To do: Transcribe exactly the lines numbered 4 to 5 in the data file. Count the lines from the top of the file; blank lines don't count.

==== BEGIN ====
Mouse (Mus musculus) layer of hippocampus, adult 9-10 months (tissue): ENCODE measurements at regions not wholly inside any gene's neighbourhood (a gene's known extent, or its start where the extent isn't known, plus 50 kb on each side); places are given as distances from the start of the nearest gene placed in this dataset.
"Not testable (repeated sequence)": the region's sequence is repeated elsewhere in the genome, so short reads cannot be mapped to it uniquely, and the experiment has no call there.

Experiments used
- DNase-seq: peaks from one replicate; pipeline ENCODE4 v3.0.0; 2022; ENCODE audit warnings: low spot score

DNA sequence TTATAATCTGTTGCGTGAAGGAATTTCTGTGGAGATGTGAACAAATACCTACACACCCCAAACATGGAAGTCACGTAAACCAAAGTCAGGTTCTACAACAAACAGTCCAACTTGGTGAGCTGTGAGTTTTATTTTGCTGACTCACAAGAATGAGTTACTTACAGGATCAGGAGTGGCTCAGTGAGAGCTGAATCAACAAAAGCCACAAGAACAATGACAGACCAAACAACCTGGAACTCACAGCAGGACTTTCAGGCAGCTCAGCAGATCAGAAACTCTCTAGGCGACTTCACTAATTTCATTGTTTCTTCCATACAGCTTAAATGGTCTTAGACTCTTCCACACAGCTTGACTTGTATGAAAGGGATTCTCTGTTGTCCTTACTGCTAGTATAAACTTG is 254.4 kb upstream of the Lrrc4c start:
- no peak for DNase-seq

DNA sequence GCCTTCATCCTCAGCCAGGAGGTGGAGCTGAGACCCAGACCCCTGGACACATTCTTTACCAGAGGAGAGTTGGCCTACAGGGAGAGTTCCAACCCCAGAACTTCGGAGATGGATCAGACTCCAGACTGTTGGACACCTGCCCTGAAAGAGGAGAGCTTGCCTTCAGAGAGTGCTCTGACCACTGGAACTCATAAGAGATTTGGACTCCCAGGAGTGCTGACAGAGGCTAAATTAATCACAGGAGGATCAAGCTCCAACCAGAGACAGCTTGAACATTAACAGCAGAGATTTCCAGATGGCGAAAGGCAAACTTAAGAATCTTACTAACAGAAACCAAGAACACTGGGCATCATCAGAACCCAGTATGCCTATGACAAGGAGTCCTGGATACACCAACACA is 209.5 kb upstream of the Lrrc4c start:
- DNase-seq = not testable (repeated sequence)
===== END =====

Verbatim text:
- DNase-seq: peaks from one replicate; pipeline ENCODE4 v3.0.0; 2022; ENCODE audit warnings: low spot score

DNA sequence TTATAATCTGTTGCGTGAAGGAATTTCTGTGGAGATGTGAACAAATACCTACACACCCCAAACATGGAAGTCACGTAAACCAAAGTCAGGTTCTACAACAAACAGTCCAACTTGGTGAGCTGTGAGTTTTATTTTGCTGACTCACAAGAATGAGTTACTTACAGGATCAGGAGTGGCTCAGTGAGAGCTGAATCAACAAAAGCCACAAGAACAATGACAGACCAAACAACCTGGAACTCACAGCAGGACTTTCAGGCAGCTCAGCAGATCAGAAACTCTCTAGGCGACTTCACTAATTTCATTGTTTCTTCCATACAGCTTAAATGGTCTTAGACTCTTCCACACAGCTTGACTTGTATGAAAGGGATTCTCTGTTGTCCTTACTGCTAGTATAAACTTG is 254.4 kb upstream of the Lrrc4c start: